BISBEE — The Bisbee 1000 The Great Stair Climb is challenging enough as runners and walkers wind their way through the town, ascending the iconic stairways and descending the steep and narrow roadways in an annual race that takes about an hour.

But that’s not enough for Lisa McNair.

Next weekend, the 55-year-old grandmother of four will run/walk the challenging course for 30 continuous hours.

The athletic feat is in honor of the Bisbee 1000’s 30th anniversary said McNair, an avid ultra-marathoner who has finished three 100-mile races and is getting ready to embark on a fourth in September. McNair is also the judicial assistant for Cochise County Superior Court Judge David Thorn and an attorney in her own right.

“We’re doing 30 hours in recognition of the 30th anniversary of the Bisbee 1000,” McNair said Friday in her office.

The event — which has left Bisbee 1000 founder Cynthia Conroy shaking her head in amazement — begins Aug. 21 at 6 a.m. and ends Aug. 22 at noon.

The idea for the two-day walk was Conroy’s after she heard about McNair’s penchant for ultra marathons from Cochise County Superior Court Judge Laura Cardinal. McNair had worked with Cardinal as a clerk in her courtroom several times, and the judge learned of McNair’s athletic abilities and her participation in mega races all over the country.

“This was inspired after Laura Cardinal told me about this amazing attorney who is here working for Judge Thorn who does 100-mile runs,” Conroy said. “I started talking to Lisa and I told her we would love to sponsor her for the Bisbee 1000.

“But then I asked her if in exchange she would do something to commemorate the 30th anniversary of the Bisbee 1000,” Conroy said. “I asked her if she could do the actual course 30 times. She said no, not 30 times, but that she could it for 30 hours.”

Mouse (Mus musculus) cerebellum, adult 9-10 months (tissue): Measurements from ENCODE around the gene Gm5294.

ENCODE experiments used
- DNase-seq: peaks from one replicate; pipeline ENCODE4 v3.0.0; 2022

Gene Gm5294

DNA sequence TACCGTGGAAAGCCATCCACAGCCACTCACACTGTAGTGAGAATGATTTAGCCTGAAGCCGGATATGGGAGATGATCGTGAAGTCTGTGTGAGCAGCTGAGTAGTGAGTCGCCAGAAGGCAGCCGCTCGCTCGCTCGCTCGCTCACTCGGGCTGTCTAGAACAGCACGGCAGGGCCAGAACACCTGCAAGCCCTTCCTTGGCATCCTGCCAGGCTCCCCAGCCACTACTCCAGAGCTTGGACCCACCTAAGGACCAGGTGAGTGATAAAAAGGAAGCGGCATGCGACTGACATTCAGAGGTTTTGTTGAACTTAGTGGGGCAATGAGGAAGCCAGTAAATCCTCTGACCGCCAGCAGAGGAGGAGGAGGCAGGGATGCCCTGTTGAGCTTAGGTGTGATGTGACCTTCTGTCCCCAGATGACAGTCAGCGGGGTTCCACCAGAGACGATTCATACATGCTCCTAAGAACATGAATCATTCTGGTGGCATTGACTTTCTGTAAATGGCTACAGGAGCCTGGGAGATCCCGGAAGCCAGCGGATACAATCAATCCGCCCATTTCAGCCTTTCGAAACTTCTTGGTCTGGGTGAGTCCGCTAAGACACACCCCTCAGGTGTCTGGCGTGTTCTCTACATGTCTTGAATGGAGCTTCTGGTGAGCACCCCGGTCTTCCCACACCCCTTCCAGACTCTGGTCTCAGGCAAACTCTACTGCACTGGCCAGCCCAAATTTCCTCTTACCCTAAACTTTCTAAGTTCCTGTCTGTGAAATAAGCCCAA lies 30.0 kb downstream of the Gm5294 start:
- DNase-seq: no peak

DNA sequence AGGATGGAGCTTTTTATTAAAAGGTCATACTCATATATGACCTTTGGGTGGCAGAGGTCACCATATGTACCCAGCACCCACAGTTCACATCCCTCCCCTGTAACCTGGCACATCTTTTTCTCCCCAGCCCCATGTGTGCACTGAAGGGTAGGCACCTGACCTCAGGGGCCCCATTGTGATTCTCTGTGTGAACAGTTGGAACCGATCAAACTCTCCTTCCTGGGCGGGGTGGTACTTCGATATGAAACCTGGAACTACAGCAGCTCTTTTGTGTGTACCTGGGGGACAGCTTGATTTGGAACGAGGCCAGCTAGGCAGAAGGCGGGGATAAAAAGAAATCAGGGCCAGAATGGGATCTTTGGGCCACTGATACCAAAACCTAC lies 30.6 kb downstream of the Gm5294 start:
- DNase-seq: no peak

McNair said the 100-mile races she has participated in must be completed in no later than 30 hours.

That impressed Conroy.

“It was very inspiring to have a conversation with her,” Conroy said. “And that she is willing to do something that I can’t even comprehend, this is such a great generous gift to us.”

McNair will not undertake the gargantuan walk solo. Conroy said she has enlisted the help of about 20 people — called pacers — who will accompany McNair during certain portions of the 30-hour event.

McNair’s boss, Thorn, will be one of them.

“She told me she was going to be doing this and it just didn’t click,” Thorn said Friday in his office. “I think she is an extraordinary individual and I think she’s testing the human limits.”

The judge also praised McNair’s intellectual capabilities. She is studying for the Arizona bar exam and said she might work for the county to help fill the void at the courthouse with the shortage of attorneys. McNair practiced law in California, where she’s from.

Another pacer will be Eric Meyer, a five-time Bisbee 1000 winner who said he plans to participate again this year for the sixth time.

Meyer said he’ll be walking with McNair — whom he has never met — for about three hours Saturday evening into Sunday morning, from 9 p.m. to midnight.

“I appreciate the spirit of the Bisbee 1000 and that it’s for everybody,” he said. “I’m also drawn to the story of how she (McNair) takes new risks. I like getting behind that, a strong woman.”

The 30-hour effort will be an achievement for McNair, who said she always likes to have a goal.

She said she will obviously stop for restroom breaks and if she needs a quick rest. She plans to wear a vest over her clothing that can carry several bottles of water and a high-calorie liquid she drinks for energy. She will also don a running skirt outfitted with several pockets where she can stash snacks.

Conroy asked McNair how many times she thinks she will have done the entire Bisbee 1000 course in the 30-hour window.

McNair replied that she’s still not sure, but believes she will definitely do it 10 times, and possibly even 20. She said her husband will be joining her on a stretch that begins at 3 a.m. on Sunday.

With a smile, McNair said she will probably question her sanity on the course once late evening hits on Saturday, but she says this is a challenge she wants to meet.

“As a kid, if you told me ‘no,’ I did it,” McNair said, describing her drive and personality. “This is my adult version of if it’s something I feel I can’t do then I have to go do it.”